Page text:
Seeing the same GP each time can reduce emergency department attendance, review findsBMJ 2014; 349 doi: https://doi.org/10.1136/bmj.g4847 (Published 28 July 2014) Cite this as: BMJ 2014;349:g4847
Enabling patients to see the same GP every time they visit their doctor’s surgery is associated with reduced emergency department attendance and fewer hospital admissions, a review has concluded.1
Researchers from the University of Bristol conducted a systematic review to try to identify features that could help stem the rise in unscheduled care in the United Kingdom. They looked at 48 studies from around the world that examined potential factors influencing emergency department visits and emergency admissions. The review, published in BMJ Open, found that patients who saw the same GP every time they attended their GP surgery were less likely to require emergency care.
Other factors that also affected admissions and attendances at emergency departments were: how easy it was for patients to access GP surgeries and primary care providers; how far the patients lived from the emergency department; and the number of confusing options patients had to deal with when accessing emergency care.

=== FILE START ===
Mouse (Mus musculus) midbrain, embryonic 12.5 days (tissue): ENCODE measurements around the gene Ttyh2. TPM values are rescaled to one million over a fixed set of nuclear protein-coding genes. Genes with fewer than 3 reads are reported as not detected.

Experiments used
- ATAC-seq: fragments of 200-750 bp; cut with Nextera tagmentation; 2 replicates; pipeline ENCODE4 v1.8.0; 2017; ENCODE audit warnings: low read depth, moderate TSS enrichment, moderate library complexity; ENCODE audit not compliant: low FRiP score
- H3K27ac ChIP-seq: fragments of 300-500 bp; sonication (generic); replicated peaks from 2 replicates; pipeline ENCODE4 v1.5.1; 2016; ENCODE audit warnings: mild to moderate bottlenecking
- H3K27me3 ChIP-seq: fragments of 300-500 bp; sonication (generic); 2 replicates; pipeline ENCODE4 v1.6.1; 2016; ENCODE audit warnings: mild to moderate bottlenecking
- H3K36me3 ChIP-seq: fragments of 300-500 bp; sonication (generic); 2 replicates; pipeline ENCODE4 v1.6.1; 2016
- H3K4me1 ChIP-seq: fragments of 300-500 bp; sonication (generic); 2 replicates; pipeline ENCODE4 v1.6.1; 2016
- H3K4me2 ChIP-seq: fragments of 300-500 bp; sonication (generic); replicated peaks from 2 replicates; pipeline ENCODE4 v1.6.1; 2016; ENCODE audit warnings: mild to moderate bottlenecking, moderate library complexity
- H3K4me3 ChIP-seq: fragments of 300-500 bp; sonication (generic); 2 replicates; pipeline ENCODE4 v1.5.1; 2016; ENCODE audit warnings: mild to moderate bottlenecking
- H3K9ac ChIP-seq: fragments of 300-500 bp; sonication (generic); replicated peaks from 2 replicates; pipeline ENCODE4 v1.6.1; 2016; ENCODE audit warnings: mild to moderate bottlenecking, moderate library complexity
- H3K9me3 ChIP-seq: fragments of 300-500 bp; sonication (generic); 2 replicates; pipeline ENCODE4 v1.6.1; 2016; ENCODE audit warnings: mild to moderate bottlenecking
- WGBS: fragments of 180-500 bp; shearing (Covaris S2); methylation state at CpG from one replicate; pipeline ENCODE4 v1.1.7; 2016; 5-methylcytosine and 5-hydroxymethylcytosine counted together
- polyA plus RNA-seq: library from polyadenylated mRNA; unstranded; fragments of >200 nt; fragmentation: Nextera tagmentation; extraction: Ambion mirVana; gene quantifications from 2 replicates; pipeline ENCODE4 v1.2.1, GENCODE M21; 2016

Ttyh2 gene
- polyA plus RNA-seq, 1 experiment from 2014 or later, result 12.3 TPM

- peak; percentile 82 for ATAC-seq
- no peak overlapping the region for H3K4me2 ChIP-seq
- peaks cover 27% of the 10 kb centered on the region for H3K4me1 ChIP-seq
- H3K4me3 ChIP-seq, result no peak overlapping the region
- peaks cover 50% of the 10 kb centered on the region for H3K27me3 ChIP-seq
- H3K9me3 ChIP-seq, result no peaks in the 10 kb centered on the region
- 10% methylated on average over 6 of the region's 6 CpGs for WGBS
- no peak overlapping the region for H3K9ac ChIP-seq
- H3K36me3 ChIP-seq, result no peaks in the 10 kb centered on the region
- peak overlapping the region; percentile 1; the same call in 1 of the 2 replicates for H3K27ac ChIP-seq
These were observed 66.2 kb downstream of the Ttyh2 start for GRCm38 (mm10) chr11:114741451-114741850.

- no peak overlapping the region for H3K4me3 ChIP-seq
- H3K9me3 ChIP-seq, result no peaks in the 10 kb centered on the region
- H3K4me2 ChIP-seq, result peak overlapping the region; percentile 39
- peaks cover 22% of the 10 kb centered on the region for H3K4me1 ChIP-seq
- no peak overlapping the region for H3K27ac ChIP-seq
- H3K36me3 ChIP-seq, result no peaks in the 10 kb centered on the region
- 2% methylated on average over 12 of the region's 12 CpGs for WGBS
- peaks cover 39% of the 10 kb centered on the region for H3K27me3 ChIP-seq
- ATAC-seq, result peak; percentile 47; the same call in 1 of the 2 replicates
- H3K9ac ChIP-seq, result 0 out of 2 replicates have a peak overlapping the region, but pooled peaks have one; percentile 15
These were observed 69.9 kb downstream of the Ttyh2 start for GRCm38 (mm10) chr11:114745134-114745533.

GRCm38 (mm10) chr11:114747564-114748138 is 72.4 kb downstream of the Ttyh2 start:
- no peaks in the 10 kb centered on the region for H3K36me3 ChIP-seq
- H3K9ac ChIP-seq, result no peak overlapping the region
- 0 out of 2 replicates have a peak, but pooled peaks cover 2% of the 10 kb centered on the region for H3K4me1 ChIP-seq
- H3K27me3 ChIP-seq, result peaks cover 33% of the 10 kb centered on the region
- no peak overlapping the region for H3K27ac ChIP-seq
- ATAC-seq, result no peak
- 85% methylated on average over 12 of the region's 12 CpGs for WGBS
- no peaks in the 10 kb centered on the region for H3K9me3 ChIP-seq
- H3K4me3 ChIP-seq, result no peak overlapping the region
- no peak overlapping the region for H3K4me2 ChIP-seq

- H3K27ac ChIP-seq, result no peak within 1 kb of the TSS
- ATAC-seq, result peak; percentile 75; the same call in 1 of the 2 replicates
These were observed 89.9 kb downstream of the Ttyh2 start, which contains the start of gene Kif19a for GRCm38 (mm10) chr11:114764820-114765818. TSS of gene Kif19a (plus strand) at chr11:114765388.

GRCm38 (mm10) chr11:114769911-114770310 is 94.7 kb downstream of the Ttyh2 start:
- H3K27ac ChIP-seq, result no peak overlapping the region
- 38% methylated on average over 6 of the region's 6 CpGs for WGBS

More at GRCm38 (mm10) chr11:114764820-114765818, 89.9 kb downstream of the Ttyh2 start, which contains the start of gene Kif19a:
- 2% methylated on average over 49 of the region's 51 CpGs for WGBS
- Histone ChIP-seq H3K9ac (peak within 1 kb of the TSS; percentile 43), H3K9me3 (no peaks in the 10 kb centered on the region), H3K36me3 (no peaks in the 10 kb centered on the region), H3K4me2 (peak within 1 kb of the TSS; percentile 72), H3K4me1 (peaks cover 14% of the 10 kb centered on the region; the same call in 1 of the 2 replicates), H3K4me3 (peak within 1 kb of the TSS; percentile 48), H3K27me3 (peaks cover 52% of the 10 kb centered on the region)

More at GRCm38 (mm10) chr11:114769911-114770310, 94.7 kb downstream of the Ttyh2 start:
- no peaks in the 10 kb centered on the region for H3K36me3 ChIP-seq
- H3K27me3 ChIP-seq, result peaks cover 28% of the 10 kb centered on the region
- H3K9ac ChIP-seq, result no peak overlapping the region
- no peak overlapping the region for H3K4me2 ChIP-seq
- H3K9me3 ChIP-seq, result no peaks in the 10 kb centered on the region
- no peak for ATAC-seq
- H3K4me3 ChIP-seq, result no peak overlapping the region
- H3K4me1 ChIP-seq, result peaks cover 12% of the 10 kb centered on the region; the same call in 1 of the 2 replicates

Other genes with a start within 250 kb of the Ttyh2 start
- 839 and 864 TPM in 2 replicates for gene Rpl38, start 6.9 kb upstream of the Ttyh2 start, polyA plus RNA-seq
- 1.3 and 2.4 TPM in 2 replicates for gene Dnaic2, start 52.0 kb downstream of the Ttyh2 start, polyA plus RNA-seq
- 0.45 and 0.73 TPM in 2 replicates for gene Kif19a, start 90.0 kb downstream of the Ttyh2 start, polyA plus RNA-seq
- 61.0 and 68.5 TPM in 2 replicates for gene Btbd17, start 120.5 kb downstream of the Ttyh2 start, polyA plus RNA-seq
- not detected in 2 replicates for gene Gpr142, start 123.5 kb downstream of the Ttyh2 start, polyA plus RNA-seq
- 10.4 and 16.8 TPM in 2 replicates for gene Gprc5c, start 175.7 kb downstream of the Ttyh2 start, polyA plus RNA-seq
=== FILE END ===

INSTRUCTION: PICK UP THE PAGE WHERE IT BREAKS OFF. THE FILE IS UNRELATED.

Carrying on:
Alyson Huntley, research fellow at the University of Bristol and lead author of the report, said, “A recent report by the King’s Fund suggested that admissions among people with long term conditions that could have been managed in primary care cost the NHS £1.42bn [€1.8bn; $2.4bn] per year. This could be reduced by up to 18% through investment in primary and community based services.
“Our work has shown that providing continuity of care and making it easier for patients to get access to their GP can help achieve this reduction in unplanned admissions and emergency department attendance.”
Sarah Purdy, who led the research, said, “GP practices serving the most deprived populations have emergency admission rates that are around 60% higher than those serving the least deprived populations. Our research has highlighted key issues that commissioners of primary care in the UK can tackle in order to bring down unscheduled secondary care use.”
The researchers recommended that, for patients in high risk groups, there should be a targeted increase in continuity of care with their GPs. These include older patients, those from poorer backgrounds, and those with multiple conditions.
The researchers acknowledged some limitations to their study, including the fact that several studies reported only univariable analysis, which can limit the identification of factors that influence the measures of unscheduled care. Other studies involved discrete populations and findings that might not be applicable to wider groups. Similarly, studies from outside the UK may not be applicable to the NHS.
Cite this as: BMJ 2014;349:g4847